Atomic News Tools
Published on August 6, 2014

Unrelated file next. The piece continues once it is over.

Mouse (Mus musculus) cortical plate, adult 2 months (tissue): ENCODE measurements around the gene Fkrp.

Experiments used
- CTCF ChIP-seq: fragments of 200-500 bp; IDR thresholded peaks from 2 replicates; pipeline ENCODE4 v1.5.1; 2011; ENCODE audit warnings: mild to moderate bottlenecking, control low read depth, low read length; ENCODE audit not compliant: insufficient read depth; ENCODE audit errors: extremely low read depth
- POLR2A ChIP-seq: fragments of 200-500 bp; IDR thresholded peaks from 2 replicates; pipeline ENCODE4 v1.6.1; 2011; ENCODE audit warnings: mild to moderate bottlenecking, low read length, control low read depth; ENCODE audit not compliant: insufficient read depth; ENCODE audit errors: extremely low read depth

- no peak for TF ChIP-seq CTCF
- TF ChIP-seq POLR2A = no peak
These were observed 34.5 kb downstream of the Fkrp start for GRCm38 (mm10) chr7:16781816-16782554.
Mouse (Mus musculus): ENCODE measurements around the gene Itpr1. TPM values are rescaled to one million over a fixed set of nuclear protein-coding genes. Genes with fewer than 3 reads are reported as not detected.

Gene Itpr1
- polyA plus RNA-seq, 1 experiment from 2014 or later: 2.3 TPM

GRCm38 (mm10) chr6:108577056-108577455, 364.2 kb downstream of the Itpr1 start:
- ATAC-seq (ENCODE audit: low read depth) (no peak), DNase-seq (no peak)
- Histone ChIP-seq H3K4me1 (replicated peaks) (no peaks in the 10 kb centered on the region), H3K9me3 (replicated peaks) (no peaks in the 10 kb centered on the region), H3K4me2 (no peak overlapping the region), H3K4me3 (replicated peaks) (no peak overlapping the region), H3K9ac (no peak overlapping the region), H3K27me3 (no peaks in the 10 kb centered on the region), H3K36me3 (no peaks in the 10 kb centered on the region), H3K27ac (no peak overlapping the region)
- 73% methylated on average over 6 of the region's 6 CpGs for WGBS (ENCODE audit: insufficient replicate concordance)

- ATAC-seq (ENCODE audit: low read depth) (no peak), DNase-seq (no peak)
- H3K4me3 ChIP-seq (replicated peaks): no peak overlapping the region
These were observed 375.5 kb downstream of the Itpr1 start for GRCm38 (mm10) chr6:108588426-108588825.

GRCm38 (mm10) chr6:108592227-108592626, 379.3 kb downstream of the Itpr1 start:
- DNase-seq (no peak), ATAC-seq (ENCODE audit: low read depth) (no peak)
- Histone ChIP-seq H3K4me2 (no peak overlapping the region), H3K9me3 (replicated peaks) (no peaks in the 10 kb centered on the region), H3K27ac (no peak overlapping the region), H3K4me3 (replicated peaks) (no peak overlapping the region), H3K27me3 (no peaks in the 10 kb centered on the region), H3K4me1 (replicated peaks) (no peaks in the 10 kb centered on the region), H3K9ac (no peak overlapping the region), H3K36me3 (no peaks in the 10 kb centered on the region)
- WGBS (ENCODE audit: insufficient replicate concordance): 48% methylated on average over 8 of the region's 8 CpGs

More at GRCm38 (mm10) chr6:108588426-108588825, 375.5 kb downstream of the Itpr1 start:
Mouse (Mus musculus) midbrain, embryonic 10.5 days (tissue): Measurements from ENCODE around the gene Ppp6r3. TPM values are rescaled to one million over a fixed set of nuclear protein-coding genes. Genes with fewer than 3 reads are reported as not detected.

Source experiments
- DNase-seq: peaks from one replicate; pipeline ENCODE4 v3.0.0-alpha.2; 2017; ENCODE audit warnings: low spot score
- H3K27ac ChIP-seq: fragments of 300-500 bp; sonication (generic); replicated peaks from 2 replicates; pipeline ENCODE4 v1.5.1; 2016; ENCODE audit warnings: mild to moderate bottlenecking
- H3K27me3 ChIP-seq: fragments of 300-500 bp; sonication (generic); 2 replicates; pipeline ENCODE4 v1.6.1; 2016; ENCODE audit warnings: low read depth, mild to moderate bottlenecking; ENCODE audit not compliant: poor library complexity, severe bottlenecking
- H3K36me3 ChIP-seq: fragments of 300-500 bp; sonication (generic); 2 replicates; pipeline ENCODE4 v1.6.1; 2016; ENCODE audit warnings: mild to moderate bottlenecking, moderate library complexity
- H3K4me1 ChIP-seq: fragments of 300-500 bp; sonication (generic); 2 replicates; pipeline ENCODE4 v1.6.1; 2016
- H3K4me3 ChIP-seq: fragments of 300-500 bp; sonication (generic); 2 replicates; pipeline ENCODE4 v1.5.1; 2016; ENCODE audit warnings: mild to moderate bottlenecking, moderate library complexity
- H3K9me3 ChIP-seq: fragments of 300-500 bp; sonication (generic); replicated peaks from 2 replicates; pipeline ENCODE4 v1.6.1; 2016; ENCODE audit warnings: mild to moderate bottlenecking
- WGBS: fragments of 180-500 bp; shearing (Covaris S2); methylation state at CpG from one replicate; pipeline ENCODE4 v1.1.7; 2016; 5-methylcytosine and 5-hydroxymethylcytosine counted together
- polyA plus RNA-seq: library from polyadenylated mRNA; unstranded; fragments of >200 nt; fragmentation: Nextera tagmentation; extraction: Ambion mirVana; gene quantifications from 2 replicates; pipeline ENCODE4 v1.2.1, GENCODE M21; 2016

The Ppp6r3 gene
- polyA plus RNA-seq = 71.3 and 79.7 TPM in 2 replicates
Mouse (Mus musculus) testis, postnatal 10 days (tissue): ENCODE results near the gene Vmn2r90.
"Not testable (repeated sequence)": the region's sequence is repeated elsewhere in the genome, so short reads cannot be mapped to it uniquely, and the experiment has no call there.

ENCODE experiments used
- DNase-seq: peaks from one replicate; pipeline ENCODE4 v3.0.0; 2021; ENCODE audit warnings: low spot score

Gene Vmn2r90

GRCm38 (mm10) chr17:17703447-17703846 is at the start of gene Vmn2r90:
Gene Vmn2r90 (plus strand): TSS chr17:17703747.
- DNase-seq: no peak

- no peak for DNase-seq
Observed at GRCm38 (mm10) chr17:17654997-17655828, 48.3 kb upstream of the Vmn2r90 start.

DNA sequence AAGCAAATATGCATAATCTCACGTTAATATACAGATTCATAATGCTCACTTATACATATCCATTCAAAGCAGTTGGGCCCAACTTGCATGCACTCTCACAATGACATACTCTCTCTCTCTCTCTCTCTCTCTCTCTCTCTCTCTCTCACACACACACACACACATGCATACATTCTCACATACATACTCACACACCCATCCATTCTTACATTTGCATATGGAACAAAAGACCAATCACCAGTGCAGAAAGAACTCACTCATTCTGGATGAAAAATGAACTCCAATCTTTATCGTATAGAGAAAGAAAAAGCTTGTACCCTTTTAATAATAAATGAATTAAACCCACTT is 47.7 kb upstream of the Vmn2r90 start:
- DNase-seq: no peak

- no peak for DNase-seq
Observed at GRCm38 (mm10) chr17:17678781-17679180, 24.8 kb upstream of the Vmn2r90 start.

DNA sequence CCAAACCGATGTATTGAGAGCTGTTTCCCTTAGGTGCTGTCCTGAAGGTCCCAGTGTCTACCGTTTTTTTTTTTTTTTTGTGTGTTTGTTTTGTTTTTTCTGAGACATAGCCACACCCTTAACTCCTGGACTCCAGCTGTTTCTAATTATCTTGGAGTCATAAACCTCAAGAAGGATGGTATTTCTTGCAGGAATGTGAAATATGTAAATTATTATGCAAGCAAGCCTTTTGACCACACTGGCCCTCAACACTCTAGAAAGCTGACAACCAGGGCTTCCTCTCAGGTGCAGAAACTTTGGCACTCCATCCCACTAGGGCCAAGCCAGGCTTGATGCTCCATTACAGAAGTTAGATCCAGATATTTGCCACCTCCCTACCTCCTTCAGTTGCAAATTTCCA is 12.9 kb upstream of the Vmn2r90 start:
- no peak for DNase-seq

ATTENTION READERS!! Call in upcoming birth- days at 270-864-3891 or drop them o at our oce located at 412 Courthouse Square. Next week’s list will be August 13-19. These listings are FREE! Please submit them by Mondays at 5 p.m. or that week’s paper. Page 2— Cumberland County News —August 6, 2014 Letters to the Editor must be on subjects relevant to the readers of this publication. The Cumberland County News reserves the right to edit or reject any letter for brevity, content and clarity and to limit frequent writers. Please keep letters to 500 words or less. Form letters and mass e-mail letters will not be published. Letters should not contain libelous statements. All letters must be signed by the writer and must include the full address and telephone number for verication. Anonymous letters will not be printed. Letters to the Editor and other articles on this page do not necessarily reect the opinions of the Cumberland County News publisher and staff. Letters to Editor Policy Opinions Cyndi Pritchett – Editor Sarah Stockton – Advertising Manager Billy Guffey – Advertising Design and Layout Paula Gunderman – Typesetting USPS 139-900 412 Courthouse Square, P.O. Box 307 Burkesville, Kentucky 42717 Phone (270) 864-3891 • firstname.lastname@example.org The Cumberland County News is published each Wednesday at Burkesville, KY and is entered as a periodical at the Burkesville Post Ofce. Subscribtion rates are: $19.00 (including tax) per year in Cumberland and adjoining counties; $27.00 (including tax) elsewhere in KY; and $30.00 out-of-state (no tax). POSTMASTER: Send address changes to P.O. Box 307, Burkesville, KY 42717. Member of the Kentucky Weekly Newspaper Association, the Kentucky Press Association, the National Newspaper Association, and the Burkesville-Cumberland County Chamber of Commerce. © Copyright, Cumberland County News, 2014 Cumberland County News Happy Birthday to you! Jo’s Bookmark I’M eaturing one o my avorite poems in this week’s BM. It’s reminiscent o my childhood, grow- ing up on the banks o the Cumberland River where amily still lives and where our amily’s arms lay. I eel so blessed to live here and need to say that there are people all over the county who love what Cum- berland County has to oer. Many, like I, were born here and many chose to come here and adopt it as their home. We need, i controversy arises, to remem- ber that we are all involved because we love Cum- berland County even though we may have diering opinions as to what direction we want the County to go. At The River At the river, I sit on some ne days and watch the current weave its way ‘round, along and out o sight. Sometimes, beore night alls, I play a young sprite, careree, gay; I hum happy sounds, then chase the mole that lives underground. At the river I fy with an eagle, who rom overhead, her nest o young has fed, screaming, outraged! It’s a river eagle that screams to me in gibberish rhyme as I fee on aged grape vines that hold steadily ater all these years. At the river where memory sears as I now sit and let my spirits soar; I hear above the water’s roar, a song this river sings to me o movin’ on and immortality. Aug. 6-12 David Feuston - 6th Beatrice Davidson - 6th Summer Gilbert - 6th Tonya L. Scott - 6th Lillie Smith - 6th D.J. Wilson - 6th Brooklyn Marie Denney - 6th Frances Mannix - 6th Summer Scott - 6th John Hancock - 7th Freddie Bow - 7th Mandy Wheat - 7th Kayla Beth Waid - 7th Johnathan Beaty - 7th Charolette McIntyre - 7th Ruth Young - 7th Jeff Flowers - 8th Terry Green - 8th Heather Muse - 8th Jimmie Capps - 8th Mildred Berry - 9th Johnny Webb - 9th Angela Pattengale - 9th Judy Owens - 9th Malcolm Wells - 9th Tammy Cary - 9th Heather Danielle Riley - 9th Faye Pharis - 9th Robert H. Whitlow - 9th Matthew Dale Dyer - 9th Lesley Phelps - 10th Jessie Shoopman - 10th Chrissy Thrasher - 10th Brandi Branham - 10th Dale McClusky - 10th Jennifer Rush - 10th Debbie Branham - 11th Erin Branham - 11th Quentin Branham - 11th Christina Armstrong - 11th Becky Duvall - 11th Bob Weimer - 11th Dominic Banter - 12th Betty Milam - 12th Extension Notes 4-H and Youth Development Elijah Wilson Cumberland County Extension Ofce 90 Smith Grove Rd., Burkesville, KY 42717 Phone: 433-7700—email@example.com Back to school on a budget Source: Jennier Hunter, extension specialist or am- ily nancial management A new school year is quickly approaching, and you’ve probably noticed the shelves at retail stores are lined with school supplies. I you have children in school, this is something you know is going to happen every year. It may not be included in your normal monthly budget, however, because it is not a reoccurring expense. Don’t worry. You can still prepare and save yoursel time and money when your amily purchases supplies and clothes or the new school year. The rst thing to do is de- termine what your child ac- tually needs. School supply lists are usually available at schools and sometimes at local retailers. Once you have the list, go through last year’s school supplies and oce supplies you have but rarely use. This can help you mark some things o your list beore ever stepping oot into a store. Identiy the items on the list that you will need to pur- chase and prioritize them. You can develop a budget based on your needs. Talk with your children about the dierence between needs and wants beore going to the store, especially i they will be shopping with you. Check out retail store sales lyers or coupons in your local newspaper or online. At the store, stick to the items your child needs. O- ten stores will give large discounts to entice you to buy more. I your budget allows, you may set aside a small amount o cash, such as two to three dollars to allow your son or daughter to pick a small want on their list once you are at the store, such as a printed binder as opposed to a less expensive plain binder. Beore going clothes shopping make sure you know the dress code or your child’s school. Sort through your children’s closet to de- termine what clothing items they can still wear rom last year and what you need to purchase. Remember you can spread out your clothes buying over several months because you child won’t need some items like snow boots or jackets until it gets colder. You are also less likely to overspend i you bring a set amount o cash to the store and leave when it’s gone, compared to using a credit card that doesn’t have im- mediate consequences. More inormation about budgeting and other nan- cial topics is available or adults and children at the Cumberland County Coop- erative Extension Service. Educational programs o the Cooperative Extension Service serve all people regardless o race, color, sex, religion, disability or national origin. An Encouraging Word: A Powerful Force By Howard Coop Lancaster, Kentucky Almost ty-seven years ago, on October 4, 1957, I nished reading, or the rst time, Ernest Hemingway’s Pulitzer Prize winning book THE OLD MAN AND THE SEA. Ater the years have gone by, I don’t remem- ber a whole lot about that book, but I still remember one important thing in it. Hemingway had Santiago, an old sherman who had gone or eighty-our years without catching a ish, say, “It is silly not to hope.” Then, the old sherman set out to sea on a shing expe- dition one more time. In a little while, a giant marlin took the bait, and ater a three-day struggle, the old man reeled in the marlin, attached it to his boat, and headed home. Hope enabled Santiago to achieve a lie- long dream. When there is hope, one does not give up. Even in the most dicult situations and under the most unusual circumstances, one proceeds with condence and assur- ance. Hope has been dened as “a eeling that what is wanted will happen,” and it is “desire accompanied by anticipation or expecta- tion.” So, most olk hope, and or them, hope gives a unique dimension to their lives. They discover that when there is something to hope or, there is something to live or. Hope is a positive, pow- erul, and transorming inluence that keeps one going orward even when the way ahead is unclear. An anonymous individual wrote, “Yesterday is already a dream and tomorrow is only a vision, but today, well-lived, makes every yes- terday a dream o happiness and every tomorrow a vision o hope” toward which one can move with condence. Victor Hugo is oten quotes as saying that hope is “The word which God has written on the brow o every man,” and Joseph Addison called “something to hope or” one o “the grand essentials o happiness.” Hope is a powerul orce in lie. Someone wrote, “When hope is alive, the night is less dark; the soli- tude less deep, ear less acute.” Cumberland County Conservation District PO Box 228, Burkesville, KY 42717 (270) 864-2606 firstname.lastname@example.org cumberlandconservation.com Jeff Mowers, Chairman Conservation Connection District Equipment/ Soil Survey Book Geotextile (Filter Fabric) / Broadleaf Weeds Publication Je Mowers, Chairman o the Cumberland County Conservation District would like to announce that the August 2014 Conservation Connection is the availabil- ity o District Equipment / Soil Survey Book / Geotex- tile (lter abric) / Broadlea Weeds Publication. We have 4 pieces o arm equipment available to producers: Boomless Jet Sprayer, McHale Hay Wrap- per and and (2) Haybuster No-Till Seed Drills. These pieces o equip- ment are available on a rst come rst served basis. Geotextile (lter abric) is also available at the Conser- vation District oce. Stop by the oce to pick up your “FREE” Soil Survey o Cumberland County Boo and “FREE” Complimen- tary Copy o the Broadlea Weeds o Kentucky Pastures publication. This publica- tion includes color photo o weed species, lie cycle, preerred time or herbicide treatment and mowing. For more inormation, please contact the Cumber- land County Conservation District at 329 Keen Street or call 864-2606, Monday- Friday; 8:00 a.m. to 4:30 p.m. Posted Land Ads run once a month and cost $25 per year. Call 270-864-3891 for more information. Hooray for Rosa Muse! Her treatments are over! By John W. McCauley, Kentucky Farm Service gency State Executive Director This week marks the15th Annual National Farmers Market Week, where we celebrate the abundance o summer and the armers and ranchers who make it possible. USDA has identied strengthening local ood systems as one o the our pillars o rural economic development. Nationwide, local ood is one o the ast- est growing segments o agriculture. The 2012 Cen- sus o Agriculture indicates that 150,000 armers and ranchers nationwide are selling their products di- rectly to consumers, oten through armers markets. Through the 2014 Farm Bill, USDA is making a historic investment o more than $78 million to support armers markets and local and regional ood systems. As State Executive Di- rector o Kentucky, I have seen rsthand how armers markets here in Kentucky are helping to support am- ily arms and grow local economies. They bring com- munities together, connect- ing cities with the arms that support them and pro- Top Reasons to Shop at a Kentucky Farmers Market vide KY with resh, healthy ood. The Commonwealth has over 155 armers’ mar- kets and well in excess o 2,500 vendors. In honor o this week and Kentucky’s armers and ranchers, here are my top ve reasons to shop at a armers market this week (and every week): 1. You’re buying local. Farmers markets bring benets not only to pro- ducers, but to consumers and our local communities as well. When local ood marketing opportunities exist or rural producers, they cause ripple eects throughout the rural econo- my. Farms and ranches buy ertilizer and seed, invest in arm machinery, con- tract the services o custom operators, and support lo- cal businesses like restau- rants and retailers. Growth in these areas leads to new demand or community ser- vices like schools and hos- pitals, which in turn leads to jobs. 2. Strong local econo- mies! This segment o agri- culture is a vibrant growth area that is drawing young people back to rural com- munities, generating jobs, and improving quality o lie. Spending our hard earned money with local businesses helps support Kentucky’s economy, en- sures that more o every ood dollar ends up back in a armers’ pocket, and helps keep that money cir- culating in Kentucky. 3. Farmers markets are easy to nd. The USDA’s National Farmers Market Directory now lists 8,268 markets across the country, a 76 percent increase since 2008. Here in Kentucky, the number o armers markets has grown to over 155. You can nd a armers market near you by typing in your zip code at www.armers- markets.usda.gov 4. Talk about options. Farmers markets oer a wide variety o resh, a- ordable, convenient and healthy products sold di- rectly rom the arm. You can nd ideas or how to use your purchases at www.whatscooking.ns. usda.gov 5. They take plastic. In addition to accepting cash, many armers markets now take advantage o mo- bile card readers and can accept credit cards, nutri- tion program benets and even git cards. The direc- tory at www.armersmar- kets.usda.gov lists pay- ment options available at each market. For more inormation on National Farmers Market Week and what USDA is doing to support armers and ranchers in Kentucky, visit www.usda.gov/knowy- ourarmer. Deadline for all items is Monday at 5 p.m.